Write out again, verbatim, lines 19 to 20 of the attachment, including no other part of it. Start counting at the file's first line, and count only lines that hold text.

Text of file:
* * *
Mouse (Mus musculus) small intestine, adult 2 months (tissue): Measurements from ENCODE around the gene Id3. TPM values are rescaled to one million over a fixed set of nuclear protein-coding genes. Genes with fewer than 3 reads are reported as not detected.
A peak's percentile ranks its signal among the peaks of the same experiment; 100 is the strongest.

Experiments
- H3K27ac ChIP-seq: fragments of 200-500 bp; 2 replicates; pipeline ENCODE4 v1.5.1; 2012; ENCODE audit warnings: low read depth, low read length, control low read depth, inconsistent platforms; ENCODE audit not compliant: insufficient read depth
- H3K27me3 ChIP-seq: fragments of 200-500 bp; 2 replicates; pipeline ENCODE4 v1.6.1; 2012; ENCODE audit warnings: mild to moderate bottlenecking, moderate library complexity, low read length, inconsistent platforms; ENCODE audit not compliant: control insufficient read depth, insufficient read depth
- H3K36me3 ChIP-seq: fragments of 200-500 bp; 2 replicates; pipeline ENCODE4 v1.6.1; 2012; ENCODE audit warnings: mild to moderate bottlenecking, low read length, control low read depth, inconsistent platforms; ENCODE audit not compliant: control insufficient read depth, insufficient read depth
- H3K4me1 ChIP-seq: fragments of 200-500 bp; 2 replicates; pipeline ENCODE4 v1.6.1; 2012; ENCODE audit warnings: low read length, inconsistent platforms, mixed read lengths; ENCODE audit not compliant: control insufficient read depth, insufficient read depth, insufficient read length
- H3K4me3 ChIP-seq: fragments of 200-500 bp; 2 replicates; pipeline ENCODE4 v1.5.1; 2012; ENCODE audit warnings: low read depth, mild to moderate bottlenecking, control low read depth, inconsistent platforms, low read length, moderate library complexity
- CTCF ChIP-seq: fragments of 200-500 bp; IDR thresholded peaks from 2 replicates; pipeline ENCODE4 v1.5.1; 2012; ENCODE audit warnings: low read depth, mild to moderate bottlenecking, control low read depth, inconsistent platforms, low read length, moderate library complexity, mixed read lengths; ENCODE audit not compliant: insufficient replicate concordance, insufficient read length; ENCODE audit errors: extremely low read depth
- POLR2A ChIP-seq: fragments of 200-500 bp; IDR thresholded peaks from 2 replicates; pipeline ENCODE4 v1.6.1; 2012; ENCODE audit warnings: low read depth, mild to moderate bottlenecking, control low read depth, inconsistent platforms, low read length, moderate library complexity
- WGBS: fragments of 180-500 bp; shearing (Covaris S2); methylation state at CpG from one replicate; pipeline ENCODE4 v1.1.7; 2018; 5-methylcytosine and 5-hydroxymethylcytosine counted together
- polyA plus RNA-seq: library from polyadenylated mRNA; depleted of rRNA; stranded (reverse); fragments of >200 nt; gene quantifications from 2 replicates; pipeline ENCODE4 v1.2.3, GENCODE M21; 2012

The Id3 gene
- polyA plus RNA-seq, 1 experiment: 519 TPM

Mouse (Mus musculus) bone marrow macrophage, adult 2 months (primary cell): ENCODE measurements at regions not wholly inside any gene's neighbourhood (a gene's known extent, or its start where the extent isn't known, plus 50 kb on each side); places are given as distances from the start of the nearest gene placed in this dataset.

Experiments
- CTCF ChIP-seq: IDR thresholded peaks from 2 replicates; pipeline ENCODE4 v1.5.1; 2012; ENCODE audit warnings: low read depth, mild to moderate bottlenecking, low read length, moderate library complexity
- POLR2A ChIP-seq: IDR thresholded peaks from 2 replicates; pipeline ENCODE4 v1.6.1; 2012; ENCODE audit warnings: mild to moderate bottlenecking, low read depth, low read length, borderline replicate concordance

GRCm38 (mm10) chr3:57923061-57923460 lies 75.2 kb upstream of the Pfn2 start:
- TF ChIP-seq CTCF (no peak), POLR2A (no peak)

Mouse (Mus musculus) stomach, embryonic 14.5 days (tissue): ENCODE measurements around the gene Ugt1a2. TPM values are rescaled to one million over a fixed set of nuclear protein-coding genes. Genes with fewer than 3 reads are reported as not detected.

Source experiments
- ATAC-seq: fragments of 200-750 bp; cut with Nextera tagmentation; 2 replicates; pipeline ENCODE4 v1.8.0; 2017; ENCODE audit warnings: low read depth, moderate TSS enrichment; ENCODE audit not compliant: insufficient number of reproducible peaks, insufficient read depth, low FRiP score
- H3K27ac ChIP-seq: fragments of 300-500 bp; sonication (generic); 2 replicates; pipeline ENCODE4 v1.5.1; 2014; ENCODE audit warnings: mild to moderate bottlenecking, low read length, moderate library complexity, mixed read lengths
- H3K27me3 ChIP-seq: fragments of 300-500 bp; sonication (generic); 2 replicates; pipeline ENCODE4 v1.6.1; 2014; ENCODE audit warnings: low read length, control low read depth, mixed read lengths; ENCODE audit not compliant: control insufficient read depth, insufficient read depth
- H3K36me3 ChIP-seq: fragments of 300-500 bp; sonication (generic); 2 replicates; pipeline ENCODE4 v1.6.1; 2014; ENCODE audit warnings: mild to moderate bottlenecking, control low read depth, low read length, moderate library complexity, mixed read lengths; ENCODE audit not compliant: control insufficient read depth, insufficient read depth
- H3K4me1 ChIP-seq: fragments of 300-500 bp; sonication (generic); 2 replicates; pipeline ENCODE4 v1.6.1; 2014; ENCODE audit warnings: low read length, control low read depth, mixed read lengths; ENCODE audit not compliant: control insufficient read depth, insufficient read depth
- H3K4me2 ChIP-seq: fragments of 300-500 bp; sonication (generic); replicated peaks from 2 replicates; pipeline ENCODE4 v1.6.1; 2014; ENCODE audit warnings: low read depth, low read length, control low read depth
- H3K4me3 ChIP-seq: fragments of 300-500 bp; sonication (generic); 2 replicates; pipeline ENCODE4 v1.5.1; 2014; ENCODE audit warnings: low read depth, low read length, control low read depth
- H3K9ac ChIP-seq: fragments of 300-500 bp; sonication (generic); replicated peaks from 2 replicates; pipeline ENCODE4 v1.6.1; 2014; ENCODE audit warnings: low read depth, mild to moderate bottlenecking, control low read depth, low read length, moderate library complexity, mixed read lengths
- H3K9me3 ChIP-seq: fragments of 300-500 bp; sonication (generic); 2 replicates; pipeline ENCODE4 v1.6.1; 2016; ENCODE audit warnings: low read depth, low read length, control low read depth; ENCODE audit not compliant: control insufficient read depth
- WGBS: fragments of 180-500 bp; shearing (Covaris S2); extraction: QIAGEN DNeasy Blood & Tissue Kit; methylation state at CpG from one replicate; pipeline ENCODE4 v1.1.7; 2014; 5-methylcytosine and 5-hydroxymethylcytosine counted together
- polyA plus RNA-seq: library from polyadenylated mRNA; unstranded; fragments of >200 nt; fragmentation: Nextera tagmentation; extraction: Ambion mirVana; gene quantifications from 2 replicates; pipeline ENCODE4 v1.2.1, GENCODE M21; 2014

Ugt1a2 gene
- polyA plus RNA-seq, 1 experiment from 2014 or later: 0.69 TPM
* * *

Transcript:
GRCm38 (mm10) chr3:57923061-57923460 lies 75.2 kb upstream of the Pfn2 start:
- TF ChIP-seq CTCF (no peak), POLR2A (no peak)